Greetings from the blood donation chair at the North Conway Community Center. We have closed our doors for at least another two weeks in accordance with the community mitigation strategies put forth by the Centers for Disease Control and Prevention. The center will, however, remain open Fridays for blood drives hosted by the American Red Cross through the month of April.
The American Red Cross is experiencing a severe blood shortage due to the coronavirus outbreak. Jonathan Ballard, department of health and human services chief medical officer, said: "In this time of crisis, Red Cross blood drives are still very important ... DHHS currently certainly supports this event given the precautions being taken."
To learn more about the protocols in place to keep donors and recipients safe, visit the American Red Cross website. Individuals who are healthy and unlikely to have been exposed to the virus are encouraged to make an appointment at redcrossblood.org. Blood drives will take place March 27, April 3, April 10, April 17 and April 24 from 10 a.m.-3 p.m. at the North Conway Community Center located at 78 Norcross Circle in North Conway.
As we continue to practice social distancing, it is important to think about how we can create a healthy quarantine lifestyle routine. A routine of indoor and outdoor exercise will be key in the coming weeks for maintaining our physical and mental health.
Despite recommendations to isolate, we do not need to maintain new routines on our own. Many folks with careers in fitness are finding creative ways for us to access their services. Anjali Rose, yoga instructor at the North Conway Community Center, is continuing with her yoga classes via Zoom, a video conferring app.
"Being home during the day may feel like a reprieve, and it's easy to get into couch potato habits, so let's take a look at what many of us can do each day to re-energize and keep our mojo moving forward," Rose said. "Exercise is the key to relaxation and staying positive in these ever-changing times."
Rose offers a variety of classes designed for those who are new to yoga to those who are more experienced. To learn more about how to access her classes, visit her website at anjali-rose.com/online-yoga.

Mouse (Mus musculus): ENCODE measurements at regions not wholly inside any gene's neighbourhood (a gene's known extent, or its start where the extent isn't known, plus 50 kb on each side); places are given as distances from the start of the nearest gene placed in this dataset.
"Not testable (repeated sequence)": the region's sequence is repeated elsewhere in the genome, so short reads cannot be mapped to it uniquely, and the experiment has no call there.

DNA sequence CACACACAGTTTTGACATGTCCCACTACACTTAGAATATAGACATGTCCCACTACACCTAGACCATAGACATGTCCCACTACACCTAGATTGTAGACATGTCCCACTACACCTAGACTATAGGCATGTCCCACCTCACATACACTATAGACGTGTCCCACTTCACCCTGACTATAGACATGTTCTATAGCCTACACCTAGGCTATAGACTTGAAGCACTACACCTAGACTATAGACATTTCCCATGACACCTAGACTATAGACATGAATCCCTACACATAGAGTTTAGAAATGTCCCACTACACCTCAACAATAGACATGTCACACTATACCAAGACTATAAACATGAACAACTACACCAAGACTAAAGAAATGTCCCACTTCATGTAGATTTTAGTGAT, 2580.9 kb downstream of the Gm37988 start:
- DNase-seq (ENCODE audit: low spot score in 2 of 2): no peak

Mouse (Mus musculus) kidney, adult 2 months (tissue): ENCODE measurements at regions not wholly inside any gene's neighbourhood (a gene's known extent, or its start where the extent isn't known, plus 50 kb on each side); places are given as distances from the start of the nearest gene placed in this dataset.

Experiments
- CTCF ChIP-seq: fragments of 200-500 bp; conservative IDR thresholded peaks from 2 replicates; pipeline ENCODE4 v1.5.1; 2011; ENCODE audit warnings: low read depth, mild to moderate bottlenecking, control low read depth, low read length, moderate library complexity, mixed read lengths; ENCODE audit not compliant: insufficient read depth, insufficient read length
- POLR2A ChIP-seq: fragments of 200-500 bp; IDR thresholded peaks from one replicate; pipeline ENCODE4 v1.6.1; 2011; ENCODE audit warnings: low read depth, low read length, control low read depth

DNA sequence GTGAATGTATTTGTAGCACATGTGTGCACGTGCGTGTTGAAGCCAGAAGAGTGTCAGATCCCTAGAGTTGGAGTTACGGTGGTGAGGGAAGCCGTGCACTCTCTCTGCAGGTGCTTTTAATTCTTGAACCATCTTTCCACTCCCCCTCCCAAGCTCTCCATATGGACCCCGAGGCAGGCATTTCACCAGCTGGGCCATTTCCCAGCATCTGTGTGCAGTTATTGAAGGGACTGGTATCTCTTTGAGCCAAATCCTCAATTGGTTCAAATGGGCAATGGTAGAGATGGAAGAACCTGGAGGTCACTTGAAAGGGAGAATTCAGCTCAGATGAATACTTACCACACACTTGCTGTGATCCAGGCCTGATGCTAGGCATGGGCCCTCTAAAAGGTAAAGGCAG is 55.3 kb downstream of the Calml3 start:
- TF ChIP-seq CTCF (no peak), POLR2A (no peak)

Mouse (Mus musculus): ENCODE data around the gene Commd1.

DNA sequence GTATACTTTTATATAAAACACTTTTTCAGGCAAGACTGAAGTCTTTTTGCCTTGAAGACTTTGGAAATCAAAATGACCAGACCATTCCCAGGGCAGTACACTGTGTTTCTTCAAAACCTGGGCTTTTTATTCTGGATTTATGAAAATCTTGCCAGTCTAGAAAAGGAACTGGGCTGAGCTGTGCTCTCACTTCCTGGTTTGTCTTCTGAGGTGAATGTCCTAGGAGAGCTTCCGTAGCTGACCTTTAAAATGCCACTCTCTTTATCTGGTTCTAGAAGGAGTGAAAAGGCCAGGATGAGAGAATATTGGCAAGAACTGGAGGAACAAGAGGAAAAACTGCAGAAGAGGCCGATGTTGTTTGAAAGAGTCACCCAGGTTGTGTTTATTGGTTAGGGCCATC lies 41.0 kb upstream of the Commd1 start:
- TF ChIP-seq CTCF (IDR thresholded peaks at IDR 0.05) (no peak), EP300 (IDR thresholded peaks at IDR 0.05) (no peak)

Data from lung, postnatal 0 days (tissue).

Rose is interested in starting a kids' yoga class as well. Go to the Facebook page of the North Conway Community Center to find a link to a survey to help her design a class that works best for local families.
If you are looking for more vigorous exercise, Sportfit New England offers online personal training. Carl Iocazilli, Sportfit founder, personal trainer, designs workouts aligned with personal goals that can be done at home with little to no equipment. His services guide clients through their workouts with bi-weekly check-ins to evaluate progress and update customized programs. "You and your family will be able to stay fit during these tough times," Iocazilli said. "Exercise is stress relief, stay healthy." To learn more about Sportfit New England, go to @sportfitnewengland on Facebook. To set up personalized programming from simple workouts to specialized programs, email firstname.lastname@example.org.
For families with kids at home it will be helpful to schedule movement breaks. Kate Duval, mother of five and owner of MKD photography, has found that movement can be a great tool to keep the peace. "I think sitting too long with a screen or even with a book gets difficult without something to break up the time and get our bodies moving," Duval said.
The Duval family takes walks together and blocks out time each day for active play. While Duval's sons enjoy having push up competitions and hanging upside down shooting Nerf guns at a target, her oldest daughter likes to teach her cousins dance lessons on FaceTime.
Her daughter explains, "Quarantine gets pretty boring, but if you get creative and active and do things like yoga in your living room or workout challenges with your sibling, it's not so bad."
Courtney Dimon, the physical education teacher at Molly Ockett, recommends creating personal goal setting with wellness plans. She provided her students with a variety of fitness challenges and tracking charts. "The work provided is not intended to be difficult, but is there to inspire kids to get and stay active. I understand that these days are difficult, but it's important to stay active as part of personal health."
She implements a concept called DREAM-DRop Everything And Move. Tracking these activities in a chart that motivates kids to do more and challenge themselves.
Thanks to everyone for your patience while we pause our programming. Keep moving and be well.